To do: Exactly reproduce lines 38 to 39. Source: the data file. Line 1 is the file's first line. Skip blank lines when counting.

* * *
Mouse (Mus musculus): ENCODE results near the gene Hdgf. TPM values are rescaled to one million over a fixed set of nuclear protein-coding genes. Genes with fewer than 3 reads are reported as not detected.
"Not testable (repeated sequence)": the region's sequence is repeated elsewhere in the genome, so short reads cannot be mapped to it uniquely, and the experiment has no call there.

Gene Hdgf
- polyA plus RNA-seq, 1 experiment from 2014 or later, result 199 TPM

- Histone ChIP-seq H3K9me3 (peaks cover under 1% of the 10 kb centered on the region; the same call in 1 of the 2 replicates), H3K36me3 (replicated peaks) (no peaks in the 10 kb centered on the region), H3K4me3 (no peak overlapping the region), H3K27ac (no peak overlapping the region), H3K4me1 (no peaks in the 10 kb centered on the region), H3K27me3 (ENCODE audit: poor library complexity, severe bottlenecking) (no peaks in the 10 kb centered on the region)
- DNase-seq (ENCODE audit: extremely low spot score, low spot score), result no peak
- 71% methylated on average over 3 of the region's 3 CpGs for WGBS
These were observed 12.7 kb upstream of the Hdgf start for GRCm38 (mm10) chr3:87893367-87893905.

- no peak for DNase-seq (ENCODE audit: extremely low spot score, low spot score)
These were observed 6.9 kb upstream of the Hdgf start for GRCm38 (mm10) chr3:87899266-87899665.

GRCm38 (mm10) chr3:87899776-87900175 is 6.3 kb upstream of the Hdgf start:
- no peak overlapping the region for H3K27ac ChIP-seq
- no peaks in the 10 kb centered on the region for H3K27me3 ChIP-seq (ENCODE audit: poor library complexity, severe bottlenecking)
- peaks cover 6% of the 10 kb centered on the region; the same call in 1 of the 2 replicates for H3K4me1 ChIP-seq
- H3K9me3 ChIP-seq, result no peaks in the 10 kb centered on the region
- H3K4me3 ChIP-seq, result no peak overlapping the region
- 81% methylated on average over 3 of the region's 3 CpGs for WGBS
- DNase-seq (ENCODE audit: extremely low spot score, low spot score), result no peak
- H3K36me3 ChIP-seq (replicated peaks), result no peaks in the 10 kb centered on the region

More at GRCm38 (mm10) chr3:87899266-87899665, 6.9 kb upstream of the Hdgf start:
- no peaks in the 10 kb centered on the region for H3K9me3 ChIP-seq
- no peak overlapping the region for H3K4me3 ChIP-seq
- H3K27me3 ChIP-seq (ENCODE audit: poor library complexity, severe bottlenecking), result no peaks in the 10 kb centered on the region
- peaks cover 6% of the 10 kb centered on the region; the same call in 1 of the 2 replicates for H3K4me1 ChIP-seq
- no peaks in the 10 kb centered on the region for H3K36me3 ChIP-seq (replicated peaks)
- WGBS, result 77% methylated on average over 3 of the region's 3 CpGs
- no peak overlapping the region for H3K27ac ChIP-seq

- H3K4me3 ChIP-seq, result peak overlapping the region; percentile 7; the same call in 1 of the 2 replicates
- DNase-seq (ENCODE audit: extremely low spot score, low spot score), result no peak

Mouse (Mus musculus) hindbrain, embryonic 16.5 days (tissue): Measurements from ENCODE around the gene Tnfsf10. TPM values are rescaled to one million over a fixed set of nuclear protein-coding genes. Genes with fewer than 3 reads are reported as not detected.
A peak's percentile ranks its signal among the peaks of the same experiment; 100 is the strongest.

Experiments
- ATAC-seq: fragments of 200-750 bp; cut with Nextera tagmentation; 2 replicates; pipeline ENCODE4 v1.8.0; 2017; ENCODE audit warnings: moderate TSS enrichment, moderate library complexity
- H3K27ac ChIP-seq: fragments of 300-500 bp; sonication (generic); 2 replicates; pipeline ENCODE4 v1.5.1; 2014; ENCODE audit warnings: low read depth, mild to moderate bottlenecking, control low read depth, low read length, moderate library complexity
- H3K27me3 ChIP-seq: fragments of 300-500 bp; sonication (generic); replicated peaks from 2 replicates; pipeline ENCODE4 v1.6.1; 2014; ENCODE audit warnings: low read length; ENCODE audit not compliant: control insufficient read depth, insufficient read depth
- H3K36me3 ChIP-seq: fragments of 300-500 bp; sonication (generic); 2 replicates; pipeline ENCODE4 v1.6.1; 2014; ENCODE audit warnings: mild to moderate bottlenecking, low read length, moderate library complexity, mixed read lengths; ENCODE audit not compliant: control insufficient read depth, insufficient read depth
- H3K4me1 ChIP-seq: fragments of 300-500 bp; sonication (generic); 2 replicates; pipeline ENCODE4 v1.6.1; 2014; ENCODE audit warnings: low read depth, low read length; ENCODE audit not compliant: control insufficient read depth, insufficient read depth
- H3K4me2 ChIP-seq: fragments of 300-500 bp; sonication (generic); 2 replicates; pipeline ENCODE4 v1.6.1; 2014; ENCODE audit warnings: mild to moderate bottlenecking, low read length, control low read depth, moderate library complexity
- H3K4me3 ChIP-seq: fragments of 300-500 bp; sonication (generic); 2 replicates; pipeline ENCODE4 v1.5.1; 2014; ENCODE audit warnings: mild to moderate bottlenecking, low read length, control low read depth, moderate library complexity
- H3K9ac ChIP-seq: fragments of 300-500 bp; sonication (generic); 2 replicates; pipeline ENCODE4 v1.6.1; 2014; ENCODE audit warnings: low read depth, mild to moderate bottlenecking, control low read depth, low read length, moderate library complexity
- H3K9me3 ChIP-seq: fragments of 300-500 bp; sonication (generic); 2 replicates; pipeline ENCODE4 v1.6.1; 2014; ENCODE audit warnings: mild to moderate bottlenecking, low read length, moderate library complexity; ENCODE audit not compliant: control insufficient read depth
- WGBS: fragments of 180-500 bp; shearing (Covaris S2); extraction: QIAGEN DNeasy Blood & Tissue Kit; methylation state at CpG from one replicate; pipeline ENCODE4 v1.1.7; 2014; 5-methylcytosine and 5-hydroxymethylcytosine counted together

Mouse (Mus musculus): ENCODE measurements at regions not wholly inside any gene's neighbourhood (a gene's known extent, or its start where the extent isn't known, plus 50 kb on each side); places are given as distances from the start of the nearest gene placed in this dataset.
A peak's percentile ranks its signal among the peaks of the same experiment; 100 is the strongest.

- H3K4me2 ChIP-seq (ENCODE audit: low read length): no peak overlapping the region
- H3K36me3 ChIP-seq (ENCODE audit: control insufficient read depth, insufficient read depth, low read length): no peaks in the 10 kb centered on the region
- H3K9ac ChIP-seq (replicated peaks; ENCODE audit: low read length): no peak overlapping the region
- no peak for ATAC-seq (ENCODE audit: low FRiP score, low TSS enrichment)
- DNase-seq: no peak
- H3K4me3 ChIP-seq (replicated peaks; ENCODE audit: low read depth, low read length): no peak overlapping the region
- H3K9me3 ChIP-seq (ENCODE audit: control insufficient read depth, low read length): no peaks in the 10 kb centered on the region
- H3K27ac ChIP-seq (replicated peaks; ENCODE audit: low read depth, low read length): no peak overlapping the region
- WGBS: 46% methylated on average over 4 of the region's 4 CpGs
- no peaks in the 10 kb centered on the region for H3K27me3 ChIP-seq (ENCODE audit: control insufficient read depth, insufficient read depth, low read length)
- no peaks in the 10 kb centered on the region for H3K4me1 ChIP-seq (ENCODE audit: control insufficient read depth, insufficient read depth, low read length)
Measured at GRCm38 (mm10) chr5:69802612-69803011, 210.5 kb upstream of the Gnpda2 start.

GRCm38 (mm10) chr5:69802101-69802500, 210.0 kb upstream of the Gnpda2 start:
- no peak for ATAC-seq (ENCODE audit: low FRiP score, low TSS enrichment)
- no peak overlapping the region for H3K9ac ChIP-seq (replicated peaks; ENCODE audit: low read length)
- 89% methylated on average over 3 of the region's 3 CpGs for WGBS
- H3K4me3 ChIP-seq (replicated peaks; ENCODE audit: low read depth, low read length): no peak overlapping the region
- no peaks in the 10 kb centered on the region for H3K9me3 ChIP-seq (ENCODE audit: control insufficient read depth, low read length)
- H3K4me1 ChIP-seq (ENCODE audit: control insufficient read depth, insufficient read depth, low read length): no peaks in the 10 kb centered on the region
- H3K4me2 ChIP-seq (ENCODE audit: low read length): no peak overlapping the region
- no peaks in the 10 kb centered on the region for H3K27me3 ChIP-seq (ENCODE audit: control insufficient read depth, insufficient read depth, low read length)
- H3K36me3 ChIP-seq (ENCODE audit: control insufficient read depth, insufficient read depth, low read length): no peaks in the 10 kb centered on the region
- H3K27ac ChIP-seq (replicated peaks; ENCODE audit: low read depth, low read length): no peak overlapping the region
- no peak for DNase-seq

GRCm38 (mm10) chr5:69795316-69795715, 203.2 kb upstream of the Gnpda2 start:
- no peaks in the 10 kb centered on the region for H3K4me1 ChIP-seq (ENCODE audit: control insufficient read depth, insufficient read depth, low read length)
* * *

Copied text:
- H3K4me2 ChIP-seq: fragments of 300-500 bp; sonication (generic); 2 replicates; pipeline ENCODE4 v1.6.1; 2014; ENCODE audit warnings: mild to moderate bottlenecking, low read length, control low read depth, moderate library complexity
- H3K4me3 ChIP-seq: fragments of 300-500 bp; sonication (generic); 2 replicates; pipeline ENCODE4 v1.5.1; 2014; ENCODE audit warnings: mild to moderate bottlenecking, low read length, control low read depth, moderate library complexity